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    Study links endometriosis, obstetric complications

    Data from more than 1.9 million subjects shows that women with endometriosis have a statistically higher risk of obstetric complications including preterm birth (PTB) than those without the condition. The findings, published in Fertility & Sterility, are from a systematic review and meta-analysis of 24 studies.

    For the analysis, the authors searched electronic databases from their inception through February 2017 for all cohort studies that reported incidence of obstetric complications in women diagnosed with endometriosis compared with controls. In most of the 24 studies—which comprised data from 1,924,114 women—endometriosis was diagnosed histologically after surgery.  The primary outcome was PTB at < 37 weeks and the random effects model of DerSimonian and Laird was used to produce an odds ratio (OR) with 95% confidence interval (CI).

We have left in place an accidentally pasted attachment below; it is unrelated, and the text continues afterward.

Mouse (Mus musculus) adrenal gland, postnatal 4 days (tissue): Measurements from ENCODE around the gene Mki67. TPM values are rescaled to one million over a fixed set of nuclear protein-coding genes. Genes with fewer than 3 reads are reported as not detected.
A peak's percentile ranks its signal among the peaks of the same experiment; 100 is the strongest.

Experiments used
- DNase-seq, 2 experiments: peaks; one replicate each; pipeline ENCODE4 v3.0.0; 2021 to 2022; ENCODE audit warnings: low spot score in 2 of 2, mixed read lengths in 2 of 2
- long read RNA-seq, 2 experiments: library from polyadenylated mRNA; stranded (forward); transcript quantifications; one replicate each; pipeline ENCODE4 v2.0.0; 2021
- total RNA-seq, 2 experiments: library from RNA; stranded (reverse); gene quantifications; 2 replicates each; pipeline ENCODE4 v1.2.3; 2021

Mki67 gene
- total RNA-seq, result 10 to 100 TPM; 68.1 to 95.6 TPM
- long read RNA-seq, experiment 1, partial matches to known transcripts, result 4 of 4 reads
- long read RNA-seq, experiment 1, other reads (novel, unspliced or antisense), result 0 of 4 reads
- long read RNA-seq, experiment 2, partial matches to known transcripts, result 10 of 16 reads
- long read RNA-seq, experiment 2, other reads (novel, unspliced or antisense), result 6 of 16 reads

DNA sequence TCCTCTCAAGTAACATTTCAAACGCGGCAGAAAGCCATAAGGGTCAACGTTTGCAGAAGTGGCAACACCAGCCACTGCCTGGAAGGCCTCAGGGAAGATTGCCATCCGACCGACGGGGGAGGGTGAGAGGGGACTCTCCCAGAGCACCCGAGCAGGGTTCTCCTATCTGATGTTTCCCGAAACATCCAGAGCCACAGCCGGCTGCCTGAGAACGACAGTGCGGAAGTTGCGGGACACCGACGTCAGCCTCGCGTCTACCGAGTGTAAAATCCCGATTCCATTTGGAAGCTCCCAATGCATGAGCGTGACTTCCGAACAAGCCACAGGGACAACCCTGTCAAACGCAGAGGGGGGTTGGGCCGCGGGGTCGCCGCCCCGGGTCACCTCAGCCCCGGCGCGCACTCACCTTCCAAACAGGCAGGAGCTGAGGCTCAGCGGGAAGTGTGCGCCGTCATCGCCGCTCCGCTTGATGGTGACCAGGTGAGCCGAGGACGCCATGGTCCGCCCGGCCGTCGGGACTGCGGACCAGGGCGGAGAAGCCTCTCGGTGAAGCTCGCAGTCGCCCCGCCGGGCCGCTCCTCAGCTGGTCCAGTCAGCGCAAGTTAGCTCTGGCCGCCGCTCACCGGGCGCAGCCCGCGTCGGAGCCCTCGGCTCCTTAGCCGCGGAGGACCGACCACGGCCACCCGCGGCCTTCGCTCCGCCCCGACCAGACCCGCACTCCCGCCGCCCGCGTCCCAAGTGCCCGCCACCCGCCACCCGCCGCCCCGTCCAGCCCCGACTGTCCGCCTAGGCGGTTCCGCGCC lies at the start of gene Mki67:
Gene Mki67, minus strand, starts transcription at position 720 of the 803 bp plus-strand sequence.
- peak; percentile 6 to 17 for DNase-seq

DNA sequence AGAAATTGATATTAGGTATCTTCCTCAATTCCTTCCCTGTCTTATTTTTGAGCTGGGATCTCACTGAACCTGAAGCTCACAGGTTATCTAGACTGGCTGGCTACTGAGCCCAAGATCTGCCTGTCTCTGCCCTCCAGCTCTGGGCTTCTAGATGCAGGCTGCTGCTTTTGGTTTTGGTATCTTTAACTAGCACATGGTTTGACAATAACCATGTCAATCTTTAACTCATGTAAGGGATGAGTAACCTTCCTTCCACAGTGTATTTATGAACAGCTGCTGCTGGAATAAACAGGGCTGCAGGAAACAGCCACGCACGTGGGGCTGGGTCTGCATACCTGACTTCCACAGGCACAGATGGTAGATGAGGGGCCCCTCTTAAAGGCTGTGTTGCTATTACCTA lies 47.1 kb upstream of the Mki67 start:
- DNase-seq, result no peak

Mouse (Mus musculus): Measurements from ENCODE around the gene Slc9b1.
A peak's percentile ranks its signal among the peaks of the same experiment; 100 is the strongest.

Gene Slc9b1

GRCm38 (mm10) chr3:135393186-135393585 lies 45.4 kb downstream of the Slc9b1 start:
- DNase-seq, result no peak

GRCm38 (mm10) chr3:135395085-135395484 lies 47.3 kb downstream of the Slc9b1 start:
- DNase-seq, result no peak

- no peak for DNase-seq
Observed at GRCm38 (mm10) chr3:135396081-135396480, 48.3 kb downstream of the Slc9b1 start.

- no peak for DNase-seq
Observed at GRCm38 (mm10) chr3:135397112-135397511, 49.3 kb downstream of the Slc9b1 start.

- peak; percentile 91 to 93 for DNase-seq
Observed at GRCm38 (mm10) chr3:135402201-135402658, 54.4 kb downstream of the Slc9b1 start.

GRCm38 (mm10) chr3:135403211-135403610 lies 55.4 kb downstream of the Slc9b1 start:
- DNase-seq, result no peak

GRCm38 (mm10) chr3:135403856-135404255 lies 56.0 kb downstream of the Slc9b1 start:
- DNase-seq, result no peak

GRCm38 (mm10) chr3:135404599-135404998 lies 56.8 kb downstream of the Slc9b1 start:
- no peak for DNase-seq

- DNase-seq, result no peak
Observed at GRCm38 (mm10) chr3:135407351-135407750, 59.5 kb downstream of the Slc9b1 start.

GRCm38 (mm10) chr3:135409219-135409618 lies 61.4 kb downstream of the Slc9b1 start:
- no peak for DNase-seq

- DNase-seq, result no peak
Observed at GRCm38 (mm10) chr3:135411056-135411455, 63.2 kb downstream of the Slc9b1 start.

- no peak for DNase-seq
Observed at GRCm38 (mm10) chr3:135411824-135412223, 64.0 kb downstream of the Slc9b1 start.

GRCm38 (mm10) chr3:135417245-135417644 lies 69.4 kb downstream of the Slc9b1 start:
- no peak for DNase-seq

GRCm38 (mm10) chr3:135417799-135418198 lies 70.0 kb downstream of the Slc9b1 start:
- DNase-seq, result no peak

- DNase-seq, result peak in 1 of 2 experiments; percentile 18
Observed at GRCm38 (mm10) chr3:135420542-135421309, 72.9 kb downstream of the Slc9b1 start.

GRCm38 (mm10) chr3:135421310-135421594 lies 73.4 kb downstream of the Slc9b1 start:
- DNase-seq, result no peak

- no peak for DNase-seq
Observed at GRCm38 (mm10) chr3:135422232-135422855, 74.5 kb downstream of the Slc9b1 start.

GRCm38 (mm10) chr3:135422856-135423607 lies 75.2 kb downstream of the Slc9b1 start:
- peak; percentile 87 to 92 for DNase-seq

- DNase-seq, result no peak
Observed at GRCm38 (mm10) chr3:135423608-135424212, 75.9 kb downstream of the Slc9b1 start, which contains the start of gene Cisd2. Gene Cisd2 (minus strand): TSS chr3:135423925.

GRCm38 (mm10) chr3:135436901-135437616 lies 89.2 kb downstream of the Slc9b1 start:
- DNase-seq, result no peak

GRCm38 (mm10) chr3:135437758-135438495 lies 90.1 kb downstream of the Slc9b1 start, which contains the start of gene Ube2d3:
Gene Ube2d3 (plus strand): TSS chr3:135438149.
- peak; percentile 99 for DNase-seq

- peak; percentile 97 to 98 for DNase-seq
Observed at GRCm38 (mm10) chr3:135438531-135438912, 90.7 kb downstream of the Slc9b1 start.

Risk of PTB was statistically significantly higher in women with endometriosis than in controls (OR 1.63; 95% CI, 1.32-2.01) as was risk of miscarriage (OR 1.75; 95% CI, 1.29-2.37), placenta previa (OR 3.03; 95% CI, 1.50-6.13), small for gestational age (OR 1.27; 95% CI, 1.03-1.57) and cesarean delivery (OR 1.57; 95% CI, 1.39-1.78). Incidence of gestational hypertension and preeclampsia did not differ between the two groups.

    Judith M. Orvos, ELS
    Judith M. Orvos, ELS, is a a BELS-certified medical writer and editor and an editorial consultant for Contemporary OB/GYN.


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